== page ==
There comes a time when our virtual idols, like Facebook, take on a God-like quality. Such is the case in two separate, but ultimately connected, incidents. One saved lives. The other destroyed one.
Since its inception, Facebook has been used to connect friends, political allies and organizations. And it's also being used for charitable causes, as exhibited in Silicon Valley, where Second Harvest Food Bank employed its network to raise over $10,000 for the area's hungry. (Too bad this guy doesn't live there.)
For every good deed done on Facebook, however, there seems to be one that's more calamitous. Just ask Bozeman, Montana, copper Cody Anderson, who resigned this week because of his Facebook commentary, which claimed police officers such as himself had the right to arrest people for being "stupid" and boasted about "messing with people."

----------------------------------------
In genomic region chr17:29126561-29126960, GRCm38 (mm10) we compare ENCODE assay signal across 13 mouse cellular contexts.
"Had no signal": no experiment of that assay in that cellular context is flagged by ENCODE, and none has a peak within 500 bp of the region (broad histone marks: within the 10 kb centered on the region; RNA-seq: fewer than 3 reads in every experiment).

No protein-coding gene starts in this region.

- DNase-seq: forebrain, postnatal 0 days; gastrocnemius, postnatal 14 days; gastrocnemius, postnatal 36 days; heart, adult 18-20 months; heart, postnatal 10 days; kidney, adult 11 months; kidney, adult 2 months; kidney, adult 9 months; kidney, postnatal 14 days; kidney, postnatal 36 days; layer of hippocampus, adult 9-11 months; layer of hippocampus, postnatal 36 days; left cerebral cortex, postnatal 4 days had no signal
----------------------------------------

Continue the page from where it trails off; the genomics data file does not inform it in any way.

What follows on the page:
Those remarks came into play in a lawsuit filed by a Bozeman resident who says he was falsely arrested. His lawsuit cites Anderson's "stupid" comment as proof that the police department doesn't respect the city's citizens. Thus, Anderson's career has come to an end.